So anyway. I looked at the front cover of “Beren and Lúthien” for the thousandth time, analysing it to the slightest detail: it was a whimsical illustration of the titular characters, painted in a palette of soft warm colours. I did the same for “The Bell Jar”, and well… there was a bell jar. What was I expecting? But it did suit the melancholic tone the book is supposed to have, so I presumed it was a suitable front cover. But also I was buying a book to read and not to stare at its front cover after all.

My hand then involuntarily reached out for “Beren and Lúthien”, so I guess I preferred how that book looked – not that “The Bell Jar” was any less aesthetically visually pleasing – but it’s not like I have all day to decide.

Then my brain did an annoying thing, like always.

“So you’re gonna cop out now eh?” my brain whispered.

“What do you mean?” I replied, in my head, to my brain.

“You’re gonna judge a book by its cover now huh?”

“I thought we’ve already established the fact that it didn’t matter in my given situation?”

“I don’t remember establishing anything.”

“It’s not like I have to listen to you all the time.”

“But aren’t you fond of Sylvia Plath’s poems?” my brain taunted. “Now imagine reading a full novel written by her.”

My brain had a point.

“Well if you put it that way, I guess I’ll pick ‘The Bell Jar’ then,” I replied.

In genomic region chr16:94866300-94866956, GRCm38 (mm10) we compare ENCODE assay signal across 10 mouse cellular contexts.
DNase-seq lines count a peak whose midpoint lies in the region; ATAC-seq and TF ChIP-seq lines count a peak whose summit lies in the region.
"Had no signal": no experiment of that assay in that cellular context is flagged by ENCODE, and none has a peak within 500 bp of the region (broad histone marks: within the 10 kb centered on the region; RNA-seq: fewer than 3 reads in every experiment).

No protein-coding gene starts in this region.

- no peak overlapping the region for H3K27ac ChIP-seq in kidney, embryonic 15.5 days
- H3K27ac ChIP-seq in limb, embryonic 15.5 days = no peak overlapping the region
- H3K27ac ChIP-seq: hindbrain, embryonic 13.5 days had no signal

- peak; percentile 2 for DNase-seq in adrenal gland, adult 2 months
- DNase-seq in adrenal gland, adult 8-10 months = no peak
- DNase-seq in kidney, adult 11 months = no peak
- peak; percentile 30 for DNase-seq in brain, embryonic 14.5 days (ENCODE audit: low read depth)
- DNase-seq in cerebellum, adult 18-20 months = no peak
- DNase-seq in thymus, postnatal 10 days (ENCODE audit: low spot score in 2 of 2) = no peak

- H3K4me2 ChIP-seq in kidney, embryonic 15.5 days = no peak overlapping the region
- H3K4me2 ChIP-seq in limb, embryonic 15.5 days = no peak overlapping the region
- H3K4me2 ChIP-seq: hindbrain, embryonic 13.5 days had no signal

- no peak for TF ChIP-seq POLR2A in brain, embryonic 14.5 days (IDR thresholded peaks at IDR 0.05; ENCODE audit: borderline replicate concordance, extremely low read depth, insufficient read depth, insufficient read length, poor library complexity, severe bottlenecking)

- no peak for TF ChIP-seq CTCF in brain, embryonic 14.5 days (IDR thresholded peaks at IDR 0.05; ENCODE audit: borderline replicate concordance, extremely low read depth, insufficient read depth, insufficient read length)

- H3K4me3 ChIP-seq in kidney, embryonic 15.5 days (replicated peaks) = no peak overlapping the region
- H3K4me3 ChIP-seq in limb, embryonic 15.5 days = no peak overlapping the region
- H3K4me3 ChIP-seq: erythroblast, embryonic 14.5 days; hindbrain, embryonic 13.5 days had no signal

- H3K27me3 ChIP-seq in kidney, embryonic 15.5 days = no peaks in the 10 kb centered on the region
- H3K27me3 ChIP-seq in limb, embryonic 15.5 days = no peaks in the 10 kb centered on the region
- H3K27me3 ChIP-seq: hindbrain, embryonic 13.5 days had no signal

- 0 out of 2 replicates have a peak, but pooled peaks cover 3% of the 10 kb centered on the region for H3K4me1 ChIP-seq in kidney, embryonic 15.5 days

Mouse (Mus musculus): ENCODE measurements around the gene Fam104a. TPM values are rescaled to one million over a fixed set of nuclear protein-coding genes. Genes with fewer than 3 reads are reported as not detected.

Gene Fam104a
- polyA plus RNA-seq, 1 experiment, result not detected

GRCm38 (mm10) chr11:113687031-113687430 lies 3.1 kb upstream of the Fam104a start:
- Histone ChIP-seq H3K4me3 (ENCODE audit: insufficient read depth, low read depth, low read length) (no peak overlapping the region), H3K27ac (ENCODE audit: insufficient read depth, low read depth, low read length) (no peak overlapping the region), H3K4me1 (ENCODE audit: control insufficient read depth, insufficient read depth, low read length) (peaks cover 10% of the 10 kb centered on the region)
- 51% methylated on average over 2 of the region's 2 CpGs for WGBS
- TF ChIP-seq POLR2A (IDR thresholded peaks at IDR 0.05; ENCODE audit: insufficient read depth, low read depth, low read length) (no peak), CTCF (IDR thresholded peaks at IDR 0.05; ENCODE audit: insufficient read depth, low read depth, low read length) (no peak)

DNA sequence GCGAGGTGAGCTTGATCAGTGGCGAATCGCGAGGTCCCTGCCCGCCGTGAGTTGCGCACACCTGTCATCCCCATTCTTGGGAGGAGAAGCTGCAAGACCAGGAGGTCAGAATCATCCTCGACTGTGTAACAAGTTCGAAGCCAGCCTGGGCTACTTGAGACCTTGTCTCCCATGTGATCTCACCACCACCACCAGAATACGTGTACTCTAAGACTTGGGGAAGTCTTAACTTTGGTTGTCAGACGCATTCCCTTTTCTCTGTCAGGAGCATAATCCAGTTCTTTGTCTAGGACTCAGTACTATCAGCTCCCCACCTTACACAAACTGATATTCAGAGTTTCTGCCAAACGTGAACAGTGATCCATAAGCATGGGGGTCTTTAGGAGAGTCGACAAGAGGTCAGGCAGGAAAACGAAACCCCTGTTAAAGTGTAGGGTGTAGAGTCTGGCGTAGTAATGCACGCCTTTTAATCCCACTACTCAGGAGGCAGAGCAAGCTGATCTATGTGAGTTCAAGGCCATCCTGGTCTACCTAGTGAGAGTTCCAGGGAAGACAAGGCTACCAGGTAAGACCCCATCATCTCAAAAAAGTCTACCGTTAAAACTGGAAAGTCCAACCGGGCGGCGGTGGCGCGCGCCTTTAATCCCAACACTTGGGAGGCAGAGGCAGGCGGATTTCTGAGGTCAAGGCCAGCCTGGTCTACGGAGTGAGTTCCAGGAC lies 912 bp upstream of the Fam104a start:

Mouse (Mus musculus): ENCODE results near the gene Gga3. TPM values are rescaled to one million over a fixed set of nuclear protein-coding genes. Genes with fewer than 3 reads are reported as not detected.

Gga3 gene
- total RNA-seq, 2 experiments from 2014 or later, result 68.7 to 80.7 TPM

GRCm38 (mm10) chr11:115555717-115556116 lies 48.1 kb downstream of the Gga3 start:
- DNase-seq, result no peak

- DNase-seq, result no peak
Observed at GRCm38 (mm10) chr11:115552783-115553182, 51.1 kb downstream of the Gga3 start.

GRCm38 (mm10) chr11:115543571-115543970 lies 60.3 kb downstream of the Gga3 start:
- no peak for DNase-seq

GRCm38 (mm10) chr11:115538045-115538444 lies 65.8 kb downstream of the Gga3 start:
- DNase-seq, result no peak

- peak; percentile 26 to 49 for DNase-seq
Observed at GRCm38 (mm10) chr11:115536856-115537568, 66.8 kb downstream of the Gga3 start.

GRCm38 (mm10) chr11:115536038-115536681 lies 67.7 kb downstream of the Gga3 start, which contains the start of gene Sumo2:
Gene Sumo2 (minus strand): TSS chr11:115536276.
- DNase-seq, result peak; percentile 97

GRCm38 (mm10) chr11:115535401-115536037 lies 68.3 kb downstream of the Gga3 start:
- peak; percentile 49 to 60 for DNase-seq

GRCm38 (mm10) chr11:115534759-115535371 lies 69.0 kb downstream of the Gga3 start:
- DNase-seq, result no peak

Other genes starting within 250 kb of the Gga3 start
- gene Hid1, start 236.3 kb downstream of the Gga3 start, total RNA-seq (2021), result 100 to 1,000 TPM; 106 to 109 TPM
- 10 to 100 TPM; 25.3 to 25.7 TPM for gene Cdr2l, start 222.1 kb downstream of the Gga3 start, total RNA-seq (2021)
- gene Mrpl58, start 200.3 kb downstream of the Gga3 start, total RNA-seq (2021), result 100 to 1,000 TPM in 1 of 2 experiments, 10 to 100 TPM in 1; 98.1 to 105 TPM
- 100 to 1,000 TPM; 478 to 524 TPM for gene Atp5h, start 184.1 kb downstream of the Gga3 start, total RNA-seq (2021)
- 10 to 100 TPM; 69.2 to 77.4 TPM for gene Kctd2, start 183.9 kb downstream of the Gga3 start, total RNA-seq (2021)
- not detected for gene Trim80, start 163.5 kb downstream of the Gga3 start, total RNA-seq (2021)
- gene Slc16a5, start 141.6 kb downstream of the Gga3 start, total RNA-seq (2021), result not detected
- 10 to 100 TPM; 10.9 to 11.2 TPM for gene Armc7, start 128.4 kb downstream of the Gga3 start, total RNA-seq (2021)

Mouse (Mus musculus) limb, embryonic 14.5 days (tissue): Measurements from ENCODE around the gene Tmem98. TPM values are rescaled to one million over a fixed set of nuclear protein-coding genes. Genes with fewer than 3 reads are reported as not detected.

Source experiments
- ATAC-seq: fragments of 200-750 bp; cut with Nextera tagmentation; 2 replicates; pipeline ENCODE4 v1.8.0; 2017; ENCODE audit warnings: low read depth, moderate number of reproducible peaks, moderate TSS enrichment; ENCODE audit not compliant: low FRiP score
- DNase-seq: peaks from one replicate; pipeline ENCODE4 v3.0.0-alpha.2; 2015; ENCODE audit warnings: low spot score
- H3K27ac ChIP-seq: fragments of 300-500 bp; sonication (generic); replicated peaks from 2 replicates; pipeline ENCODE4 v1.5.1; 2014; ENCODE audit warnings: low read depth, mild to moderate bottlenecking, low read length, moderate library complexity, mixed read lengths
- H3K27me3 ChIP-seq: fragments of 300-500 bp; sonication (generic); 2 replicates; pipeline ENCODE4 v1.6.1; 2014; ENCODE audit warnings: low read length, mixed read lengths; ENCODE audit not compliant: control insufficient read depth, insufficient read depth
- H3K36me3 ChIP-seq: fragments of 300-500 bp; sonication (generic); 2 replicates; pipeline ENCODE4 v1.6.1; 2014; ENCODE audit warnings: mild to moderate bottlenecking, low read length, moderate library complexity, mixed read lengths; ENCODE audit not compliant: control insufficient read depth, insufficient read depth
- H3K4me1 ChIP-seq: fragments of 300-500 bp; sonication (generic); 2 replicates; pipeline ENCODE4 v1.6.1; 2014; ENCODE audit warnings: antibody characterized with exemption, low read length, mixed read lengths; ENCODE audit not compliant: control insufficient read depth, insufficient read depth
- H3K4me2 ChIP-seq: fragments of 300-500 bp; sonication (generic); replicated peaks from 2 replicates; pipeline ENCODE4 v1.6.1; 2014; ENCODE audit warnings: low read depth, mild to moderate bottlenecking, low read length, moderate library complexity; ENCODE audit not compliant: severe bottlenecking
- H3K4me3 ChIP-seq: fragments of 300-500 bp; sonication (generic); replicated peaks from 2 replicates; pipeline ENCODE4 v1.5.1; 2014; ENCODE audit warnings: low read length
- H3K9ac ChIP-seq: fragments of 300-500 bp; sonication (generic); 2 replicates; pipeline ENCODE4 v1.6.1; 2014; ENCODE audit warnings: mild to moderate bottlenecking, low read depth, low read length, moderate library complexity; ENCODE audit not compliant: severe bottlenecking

“Then you’ll miss out on Tolkien’s latest posthumous work,” my brain said. “Not to mention you’re a Tolkien fan too.”

“Why do you keep doing this to me?”

“You actually mean ‘why do you keep doing this to yourself’, because I’m really just you.”

“Yeah, I need a break.”

The unfruitful conversation with my brain was then interrupted by a sudden uncomfortable ache: I had to pee.

That left me with another decision to make: either I could use the restroom first and then come back and continue to suffer, or I could make a decision and buy whichever book now before heading off to the restroom (which was on the other side of the mall). Needless to say the first option was obviously better, but once again I was stuck in another dilemma. Since I was already in the store, the second option seemed more efficient. I would have to walk less. Was I really that lazy? Apparently so. But the second option would only work best if there wasn’t a queue at the counter. I took a brief glance towards the counter, and sure enough, it was empty save for the napping cashier. It was, after all, a lazy Sunday afternoon.

There I was, still standing in front of the bookshelf, but now with extra agony from the building pressure of piss in my bladder that felt like a ticking time bomb. Except this ticking time bomb may not explode but instead solidify into an unbreakable piece of rock within my bladder, which would then require a surgery or I’ll die a slow and painful death.

Since the stakes of this newly-emerged crisis were much higher as my life may well have been on the line, I had to make a decision fast. Now of course with a clear mind, the first option would be the wiser choice… but I did not have a clear mind.

I went with the second option.

In a haste, I snagged “The Bell Jar” off the bookshelf and dashed away straight to the counter. Thankfully there still wasn’t a queue, but the cashier was soundly asleep.